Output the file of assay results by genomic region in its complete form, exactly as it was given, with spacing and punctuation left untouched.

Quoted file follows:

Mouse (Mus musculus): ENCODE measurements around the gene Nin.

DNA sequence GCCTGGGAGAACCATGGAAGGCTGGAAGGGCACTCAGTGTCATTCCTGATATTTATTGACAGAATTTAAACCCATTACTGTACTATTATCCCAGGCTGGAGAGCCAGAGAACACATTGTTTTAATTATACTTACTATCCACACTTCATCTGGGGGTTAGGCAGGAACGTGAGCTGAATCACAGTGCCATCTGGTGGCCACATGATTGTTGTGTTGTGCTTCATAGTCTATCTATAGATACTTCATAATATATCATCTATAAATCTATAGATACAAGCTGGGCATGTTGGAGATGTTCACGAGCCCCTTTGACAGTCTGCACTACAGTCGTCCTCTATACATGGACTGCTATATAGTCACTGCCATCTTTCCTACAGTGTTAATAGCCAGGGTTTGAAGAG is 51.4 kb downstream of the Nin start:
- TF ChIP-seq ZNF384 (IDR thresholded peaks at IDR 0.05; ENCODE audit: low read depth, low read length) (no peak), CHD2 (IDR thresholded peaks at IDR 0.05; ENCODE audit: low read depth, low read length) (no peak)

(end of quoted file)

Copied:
Mouse (Mus musculus): ENCODE measurements around the gene Nin.

DNA sequence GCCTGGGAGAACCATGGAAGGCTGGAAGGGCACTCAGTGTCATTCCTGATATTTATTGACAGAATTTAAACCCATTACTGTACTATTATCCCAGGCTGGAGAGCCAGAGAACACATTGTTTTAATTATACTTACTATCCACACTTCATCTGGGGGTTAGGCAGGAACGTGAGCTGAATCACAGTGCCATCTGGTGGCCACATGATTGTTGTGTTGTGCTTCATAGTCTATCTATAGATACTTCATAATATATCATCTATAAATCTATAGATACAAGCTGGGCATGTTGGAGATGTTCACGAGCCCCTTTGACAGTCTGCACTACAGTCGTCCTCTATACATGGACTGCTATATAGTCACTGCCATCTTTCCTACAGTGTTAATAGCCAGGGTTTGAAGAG is 51.4 kb downstream of the Nin start:
- TF ChIP-seq ZNF384 (IDR thresholded peaks at IDR 0.05; ENCODE audit: low read depth, low read length) (no peak), CHD2 (IDR thresholded peaks at IDR 0.05; ENCODE audit: low read depth, low read length) (no peak)